Johnston also mentioned that guards Jenna Hopp and Ellie Colbeck could also see an increase in minutes in the wake of Vlastuin’s injury but it will be a process to determine what the best plan is moving forward.

“I think it’s definitely there in front of us,” Johnston said. “We’ve got some ideas and a plan on how to make it work but it won’t be just game lineup. It will also be what we’re doing on Sunday, Monday, Tuesday, Wednesday and Friday when we don’t have games. How are we taking care of ourselves and how are we recovering? How are we practicing hard enough to keep playing at a high level? How are we taking time off? It’s really seven days a week. We’ve got to think really long and be thorough and thoughtful about what we’re going to do every day to make sure we can keep moving forward.”

The first step in that process will come ahead of Saturday’s game against Oral Roberts. Johnston said the absence of a Thursday game will allow his team to get extra rest through the week and should help them against a team that the Jacks defeated 96-80 back on Jan. 28 in Brookings.

The Golden Eagles come into the week with the highest-scoring offense in the Summit League at 81.4 points per game. But while Oral Roberts has a pair of top scorers in Taleyah Jones, who ranks third in the conference with 17.8 points per game and Hannah Cooper, who ranks ninth at 14 points per game, Johnston believes it will be just as important to contain its secondary scorers on Saturday afternoon.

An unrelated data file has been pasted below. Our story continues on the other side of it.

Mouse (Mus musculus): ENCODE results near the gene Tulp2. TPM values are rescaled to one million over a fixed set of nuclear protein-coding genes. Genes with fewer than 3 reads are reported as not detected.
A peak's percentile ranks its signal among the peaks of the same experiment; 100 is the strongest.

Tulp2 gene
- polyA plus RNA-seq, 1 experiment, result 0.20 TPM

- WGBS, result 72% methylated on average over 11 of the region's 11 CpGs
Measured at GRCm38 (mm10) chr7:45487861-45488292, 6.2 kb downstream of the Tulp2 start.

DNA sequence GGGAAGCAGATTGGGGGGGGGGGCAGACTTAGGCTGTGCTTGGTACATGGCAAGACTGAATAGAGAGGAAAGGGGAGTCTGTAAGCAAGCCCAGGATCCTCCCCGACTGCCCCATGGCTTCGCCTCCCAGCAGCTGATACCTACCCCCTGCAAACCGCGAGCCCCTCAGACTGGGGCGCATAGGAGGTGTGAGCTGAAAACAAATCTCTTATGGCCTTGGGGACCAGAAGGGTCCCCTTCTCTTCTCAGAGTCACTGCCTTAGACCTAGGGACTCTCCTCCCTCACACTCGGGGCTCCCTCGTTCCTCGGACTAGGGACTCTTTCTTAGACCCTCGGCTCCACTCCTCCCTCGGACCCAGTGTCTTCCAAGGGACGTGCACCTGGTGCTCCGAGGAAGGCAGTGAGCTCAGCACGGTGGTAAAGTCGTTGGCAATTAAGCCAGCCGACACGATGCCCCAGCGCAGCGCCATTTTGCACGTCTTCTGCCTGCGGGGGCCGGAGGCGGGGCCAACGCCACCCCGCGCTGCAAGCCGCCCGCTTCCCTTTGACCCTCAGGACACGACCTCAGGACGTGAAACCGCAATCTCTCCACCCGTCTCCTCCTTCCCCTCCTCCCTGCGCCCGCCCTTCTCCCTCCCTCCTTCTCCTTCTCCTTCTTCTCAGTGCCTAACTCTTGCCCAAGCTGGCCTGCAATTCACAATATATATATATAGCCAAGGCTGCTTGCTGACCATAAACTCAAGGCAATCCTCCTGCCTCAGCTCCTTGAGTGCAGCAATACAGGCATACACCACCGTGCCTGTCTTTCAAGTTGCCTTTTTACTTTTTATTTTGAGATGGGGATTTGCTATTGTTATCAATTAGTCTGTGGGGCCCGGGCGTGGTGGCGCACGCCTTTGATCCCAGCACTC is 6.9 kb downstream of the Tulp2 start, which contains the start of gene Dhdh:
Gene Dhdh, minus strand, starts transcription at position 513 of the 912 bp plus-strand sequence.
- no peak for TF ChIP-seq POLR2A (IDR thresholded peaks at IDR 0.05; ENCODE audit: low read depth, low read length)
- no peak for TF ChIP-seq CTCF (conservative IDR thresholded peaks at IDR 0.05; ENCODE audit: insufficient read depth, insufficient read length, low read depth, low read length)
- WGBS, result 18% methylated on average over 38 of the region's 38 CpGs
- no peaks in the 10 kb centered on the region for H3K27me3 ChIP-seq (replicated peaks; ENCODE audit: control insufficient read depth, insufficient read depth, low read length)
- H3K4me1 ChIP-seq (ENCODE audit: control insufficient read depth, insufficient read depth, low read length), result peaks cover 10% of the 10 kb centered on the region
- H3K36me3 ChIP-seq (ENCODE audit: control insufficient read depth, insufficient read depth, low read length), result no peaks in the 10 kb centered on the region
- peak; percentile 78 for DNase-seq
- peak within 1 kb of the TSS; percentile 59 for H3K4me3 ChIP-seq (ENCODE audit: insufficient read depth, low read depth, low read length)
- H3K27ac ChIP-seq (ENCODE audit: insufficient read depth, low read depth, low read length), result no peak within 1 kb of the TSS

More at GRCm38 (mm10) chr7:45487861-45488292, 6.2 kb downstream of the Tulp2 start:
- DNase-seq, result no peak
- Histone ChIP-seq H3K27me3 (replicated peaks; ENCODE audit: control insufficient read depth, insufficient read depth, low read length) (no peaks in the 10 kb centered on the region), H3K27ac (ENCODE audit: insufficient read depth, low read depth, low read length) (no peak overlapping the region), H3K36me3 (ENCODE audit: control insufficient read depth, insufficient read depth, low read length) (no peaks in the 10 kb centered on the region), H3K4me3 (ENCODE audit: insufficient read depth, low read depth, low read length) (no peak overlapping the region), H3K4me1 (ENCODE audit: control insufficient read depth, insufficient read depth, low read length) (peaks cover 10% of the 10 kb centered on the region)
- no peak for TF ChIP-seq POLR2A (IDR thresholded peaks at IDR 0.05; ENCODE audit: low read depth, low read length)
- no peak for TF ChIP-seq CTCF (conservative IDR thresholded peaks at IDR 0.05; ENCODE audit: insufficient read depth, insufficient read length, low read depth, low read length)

“They have a lot of different players that can score,” Johnston said of Oral Roberts. “They have some really good players that can score a lot but…everybody on the floor just seems to shoot it and put it on the floor. They just have a variety of ways that they can attack you and score points.”

Johnston also noted the Golden Eagles create opportunities with their defense, which is averaging leads the Summit League with 19.6 takeaways per game and forced SDSU into 22 turnovers in their previous meeting.

“Their offense is good enough to win games but their defense forces turnovers and it creates easy shots as well,” Johnston said. “...It’s hard to win when you turn it over so much and we were pretty lucky in that game. So for us, we’ll have to do a better job of taking care of the ball, be a little more efficient but then also continue to slow down a good team.”

It’s another challenge for an SDSU team that has faced plenty of adversity throughout the season and will be looking to continue its momentum to stay atop of the conference.

“I think in some ways, it’s brought us closer together,” Johnston said. “Adversity can do a lot for people in their lives if you can handle it right. … Each year it’s how you respond to adversity. … We’ve just handled it in a really mature way. Our team deserves a lot of credit for staying the course and staying focused on the things that are productive and dismissing the things that aren’t productive.”